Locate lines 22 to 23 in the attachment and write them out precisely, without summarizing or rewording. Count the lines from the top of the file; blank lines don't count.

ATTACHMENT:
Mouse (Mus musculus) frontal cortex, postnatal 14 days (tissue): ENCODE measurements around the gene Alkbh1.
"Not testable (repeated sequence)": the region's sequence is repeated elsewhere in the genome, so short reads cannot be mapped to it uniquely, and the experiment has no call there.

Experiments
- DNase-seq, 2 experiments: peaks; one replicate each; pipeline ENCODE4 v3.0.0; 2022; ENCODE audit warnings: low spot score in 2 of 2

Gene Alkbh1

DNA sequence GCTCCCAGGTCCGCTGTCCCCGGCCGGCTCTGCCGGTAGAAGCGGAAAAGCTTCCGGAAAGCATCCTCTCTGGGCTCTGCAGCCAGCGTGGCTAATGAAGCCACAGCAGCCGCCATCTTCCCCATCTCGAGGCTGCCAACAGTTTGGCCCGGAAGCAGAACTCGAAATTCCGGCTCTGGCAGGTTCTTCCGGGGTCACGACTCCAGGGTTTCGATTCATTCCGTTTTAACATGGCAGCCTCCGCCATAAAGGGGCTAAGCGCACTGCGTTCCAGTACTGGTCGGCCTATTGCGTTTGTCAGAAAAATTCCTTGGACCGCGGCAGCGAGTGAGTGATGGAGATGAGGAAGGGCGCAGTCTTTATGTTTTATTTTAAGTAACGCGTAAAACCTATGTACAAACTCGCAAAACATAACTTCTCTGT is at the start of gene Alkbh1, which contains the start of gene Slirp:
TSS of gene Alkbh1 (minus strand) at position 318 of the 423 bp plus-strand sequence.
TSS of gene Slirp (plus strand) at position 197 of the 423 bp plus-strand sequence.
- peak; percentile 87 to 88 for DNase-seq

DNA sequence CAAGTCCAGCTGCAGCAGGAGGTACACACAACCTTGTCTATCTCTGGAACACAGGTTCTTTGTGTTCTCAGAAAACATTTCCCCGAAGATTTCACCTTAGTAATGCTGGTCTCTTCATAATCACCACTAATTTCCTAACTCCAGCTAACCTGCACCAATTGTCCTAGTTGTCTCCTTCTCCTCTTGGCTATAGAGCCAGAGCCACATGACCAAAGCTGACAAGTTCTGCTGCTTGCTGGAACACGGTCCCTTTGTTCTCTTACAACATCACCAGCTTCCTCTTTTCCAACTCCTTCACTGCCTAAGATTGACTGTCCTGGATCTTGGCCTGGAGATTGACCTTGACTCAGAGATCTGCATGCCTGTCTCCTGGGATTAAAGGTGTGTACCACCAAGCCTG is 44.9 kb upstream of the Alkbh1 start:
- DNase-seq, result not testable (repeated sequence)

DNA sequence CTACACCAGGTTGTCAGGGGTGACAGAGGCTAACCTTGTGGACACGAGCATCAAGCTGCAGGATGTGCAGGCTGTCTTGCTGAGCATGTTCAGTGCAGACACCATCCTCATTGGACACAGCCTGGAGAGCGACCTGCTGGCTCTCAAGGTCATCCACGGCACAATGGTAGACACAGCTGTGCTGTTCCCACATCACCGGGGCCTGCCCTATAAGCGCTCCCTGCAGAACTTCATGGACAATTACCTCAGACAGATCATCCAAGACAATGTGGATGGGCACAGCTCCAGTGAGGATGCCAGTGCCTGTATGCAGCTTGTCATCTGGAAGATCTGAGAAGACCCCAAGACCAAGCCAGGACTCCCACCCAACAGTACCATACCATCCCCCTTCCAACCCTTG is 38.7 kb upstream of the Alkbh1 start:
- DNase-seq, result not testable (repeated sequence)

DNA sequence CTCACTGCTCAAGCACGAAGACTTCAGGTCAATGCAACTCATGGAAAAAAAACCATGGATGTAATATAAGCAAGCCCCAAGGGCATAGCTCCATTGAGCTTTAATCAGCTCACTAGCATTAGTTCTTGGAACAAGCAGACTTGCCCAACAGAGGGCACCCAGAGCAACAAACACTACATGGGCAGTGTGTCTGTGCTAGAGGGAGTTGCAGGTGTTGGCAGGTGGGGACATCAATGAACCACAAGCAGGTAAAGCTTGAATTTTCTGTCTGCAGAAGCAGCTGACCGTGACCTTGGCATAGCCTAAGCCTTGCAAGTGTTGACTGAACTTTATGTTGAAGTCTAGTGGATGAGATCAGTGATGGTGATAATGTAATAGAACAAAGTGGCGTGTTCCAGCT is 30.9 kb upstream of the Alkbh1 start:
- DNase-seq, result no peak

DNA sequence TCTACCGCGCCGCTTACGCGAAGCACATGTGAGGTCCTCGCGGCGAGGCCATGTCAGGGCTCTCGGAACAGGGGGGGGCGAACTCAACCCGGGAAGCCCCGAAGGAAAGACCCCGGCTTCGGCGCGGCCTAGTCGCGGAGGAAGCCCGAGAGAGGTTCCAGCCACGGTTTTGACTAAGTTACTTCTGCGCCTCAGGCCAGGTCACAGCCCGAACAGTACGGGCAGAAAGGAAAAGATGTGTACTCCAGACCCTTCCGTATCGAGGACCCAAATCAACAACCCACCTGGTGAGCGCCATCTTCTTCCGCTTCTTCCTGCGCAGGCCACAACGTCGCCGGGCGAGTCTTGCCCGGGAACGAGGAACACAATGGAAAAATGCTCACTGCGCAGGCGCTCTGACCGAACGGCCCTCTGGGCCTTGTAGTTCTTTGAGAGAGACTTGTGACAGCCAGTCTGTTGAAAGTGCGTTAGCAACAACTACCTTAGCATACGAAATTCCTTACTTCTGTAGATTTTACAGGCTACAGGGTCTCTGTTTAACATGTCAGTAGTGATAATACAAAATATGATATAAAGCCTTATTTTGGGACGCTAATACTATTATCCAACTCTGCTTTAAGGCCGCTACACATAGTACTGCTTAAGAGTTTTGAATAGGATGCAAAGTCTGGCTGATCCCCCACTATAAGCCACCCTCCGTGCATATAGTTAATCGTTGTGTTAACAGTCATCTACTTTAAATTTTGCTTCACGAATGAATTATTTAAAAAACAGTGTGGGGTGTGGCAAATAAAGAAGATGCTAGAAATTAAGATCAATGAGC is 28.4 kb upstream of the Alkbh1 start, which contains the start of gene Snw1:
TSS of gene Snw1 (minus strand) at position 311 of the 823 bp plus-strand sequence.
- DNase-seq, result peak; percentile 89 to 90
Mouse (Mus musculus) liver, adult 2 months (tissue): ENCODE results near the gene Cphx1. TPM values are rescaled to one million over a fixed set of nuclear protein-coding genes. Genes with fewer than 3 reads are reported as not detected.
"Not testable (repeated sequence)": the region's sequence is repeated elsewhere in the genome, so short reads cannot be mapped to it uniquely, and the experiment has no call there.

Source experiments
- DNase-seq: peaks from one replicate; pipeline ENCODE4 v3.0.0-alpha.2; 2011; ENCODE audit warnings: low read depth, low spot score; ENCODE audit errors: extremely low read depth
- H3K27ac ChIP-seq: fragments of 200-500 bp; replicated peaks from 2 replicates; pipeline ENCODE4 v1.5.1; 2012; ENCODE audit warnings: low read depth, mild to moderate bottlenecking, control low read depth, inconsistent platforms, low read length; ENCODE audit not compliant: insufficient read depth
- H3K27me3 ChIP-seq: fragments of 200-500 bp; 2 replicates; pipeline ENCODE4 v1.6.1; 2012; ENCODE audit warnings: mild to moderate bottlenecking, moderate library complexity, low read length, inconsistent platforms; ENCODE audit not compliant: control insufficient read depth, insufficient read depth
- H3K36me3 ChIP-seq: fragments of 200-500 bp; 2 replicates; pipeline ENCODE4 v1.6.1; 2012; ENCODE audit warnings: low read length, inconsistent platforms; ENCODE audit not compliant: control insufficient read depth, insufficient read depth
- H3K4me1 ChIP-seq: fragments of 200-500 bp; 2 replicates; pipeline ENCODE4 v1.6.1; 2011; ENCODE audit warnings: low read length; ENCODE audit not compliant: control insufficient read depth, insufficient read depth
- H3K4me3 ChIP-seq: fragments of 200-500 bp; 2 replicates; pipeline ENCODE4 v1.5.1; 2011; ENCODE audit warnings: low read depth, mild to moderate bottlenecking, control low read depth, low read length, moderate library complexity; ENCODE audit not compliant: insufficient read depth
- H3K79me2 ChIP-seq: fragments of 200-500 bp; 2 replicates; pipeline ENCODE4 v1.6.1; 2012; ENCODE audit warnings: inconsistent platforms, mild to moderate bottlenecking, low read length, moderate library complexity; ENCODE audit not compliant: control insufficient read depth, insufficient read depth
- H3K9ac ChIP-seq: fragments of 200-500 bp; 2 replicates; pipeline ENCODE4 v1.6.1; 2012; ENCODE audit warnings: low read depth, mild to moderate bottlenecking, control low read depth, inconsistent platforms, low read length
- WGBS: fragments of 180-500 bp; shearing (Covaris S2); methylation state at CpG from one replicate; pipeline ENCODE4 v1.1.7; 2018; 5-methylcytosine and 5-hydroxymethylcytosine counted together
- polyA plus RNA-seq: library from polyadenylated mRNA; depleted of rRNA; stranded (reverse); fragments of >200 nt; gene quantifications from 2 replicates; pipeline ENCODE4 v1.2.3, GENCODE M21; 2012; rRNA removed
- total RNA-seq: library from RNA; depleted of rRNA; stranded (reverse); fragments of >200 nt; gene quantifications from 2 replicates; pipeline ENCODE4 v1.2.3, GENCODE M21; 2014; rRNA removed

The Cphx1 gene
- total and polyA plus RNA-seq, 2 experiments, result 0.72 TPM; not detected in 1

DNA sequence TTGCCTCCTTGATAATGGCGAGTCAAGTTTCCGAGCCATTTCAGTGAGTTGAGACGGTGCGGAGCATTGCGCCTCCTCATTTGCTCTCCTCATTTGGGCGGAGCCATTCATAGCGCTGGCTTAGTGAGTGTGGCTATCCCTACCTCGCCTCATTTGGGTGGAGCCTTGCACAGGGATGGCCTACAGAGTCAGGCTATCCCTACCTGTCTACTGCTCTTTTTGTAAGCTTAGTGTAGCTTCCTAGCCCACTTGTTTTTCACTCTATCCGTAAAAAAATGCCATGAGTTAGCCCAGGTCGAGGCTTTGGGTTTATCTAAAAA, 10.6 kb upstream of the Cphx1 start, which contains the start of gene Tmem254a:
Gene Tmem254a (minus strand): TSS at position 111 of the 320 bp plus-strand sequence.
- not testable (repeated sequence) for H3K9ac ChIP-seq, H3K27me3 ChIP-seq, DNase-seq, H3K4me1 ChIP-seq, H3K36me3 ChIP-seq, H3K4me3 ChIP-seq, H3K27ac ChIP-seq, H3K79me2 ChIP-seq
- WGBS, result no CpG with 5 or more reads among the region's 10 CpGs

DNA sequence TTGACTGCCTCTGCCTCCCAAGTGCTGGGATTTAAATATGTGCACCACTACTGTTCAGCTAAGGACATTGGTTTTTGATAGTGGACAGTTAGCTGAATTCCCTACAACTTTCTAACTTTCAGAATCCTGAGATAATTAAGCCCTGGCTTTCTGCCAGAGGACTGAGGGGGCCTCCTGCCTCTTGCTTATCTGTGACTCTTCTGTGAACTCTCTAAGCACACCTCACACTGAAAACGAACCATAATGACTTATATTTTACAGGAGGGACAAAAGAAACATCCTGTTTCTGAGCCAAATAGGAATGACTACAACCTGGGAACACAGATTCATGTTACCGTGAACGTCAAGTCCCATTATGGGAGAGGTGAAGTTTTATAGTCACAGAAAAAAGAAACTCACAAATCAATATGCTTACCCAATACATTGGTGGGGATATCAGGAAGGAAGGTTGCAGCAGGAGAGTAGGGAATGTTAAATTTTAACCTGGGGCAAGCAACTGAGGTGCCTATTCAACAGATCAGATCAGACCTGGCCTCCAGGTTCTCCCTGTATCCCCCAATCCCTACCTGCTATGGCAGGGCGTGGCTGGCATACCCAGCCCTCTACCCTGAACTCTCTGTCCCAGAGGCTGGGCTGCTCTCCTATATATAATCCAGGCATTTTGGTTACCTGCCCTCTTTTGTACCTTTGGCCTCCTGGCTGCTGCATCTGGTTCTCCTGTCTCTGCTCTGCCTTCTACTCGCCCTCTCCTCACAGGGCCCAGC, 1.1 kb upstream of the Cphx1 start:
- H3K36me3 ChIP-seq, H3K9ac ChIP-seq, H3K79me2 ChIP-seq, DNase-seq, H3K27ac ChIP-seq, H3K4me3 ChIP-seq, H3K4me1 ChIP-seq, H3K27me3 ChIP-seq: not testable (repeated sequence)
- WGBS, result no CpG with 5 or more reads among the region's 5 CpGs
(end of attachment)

- DNase-seq: peaks from one replicate; pipeline ENCODE4 v3.0.0-alpha.2; 2011; ENCODE audit warnings: low read depth, low spot score; ENCODE audit errors: extremely low read depth
- H3K27ac ChIP-seq: fragments of 200-500 bp; replicated peaks from 2 replicates; pipeline ENCODE4 v1.5.1; 2012; ENCODE audit warnings: low read depth, mild to moderate bottlenecking, control low read depth, inconsistent platforms, low read length; ENCODE audit not compliant: insufficient read depth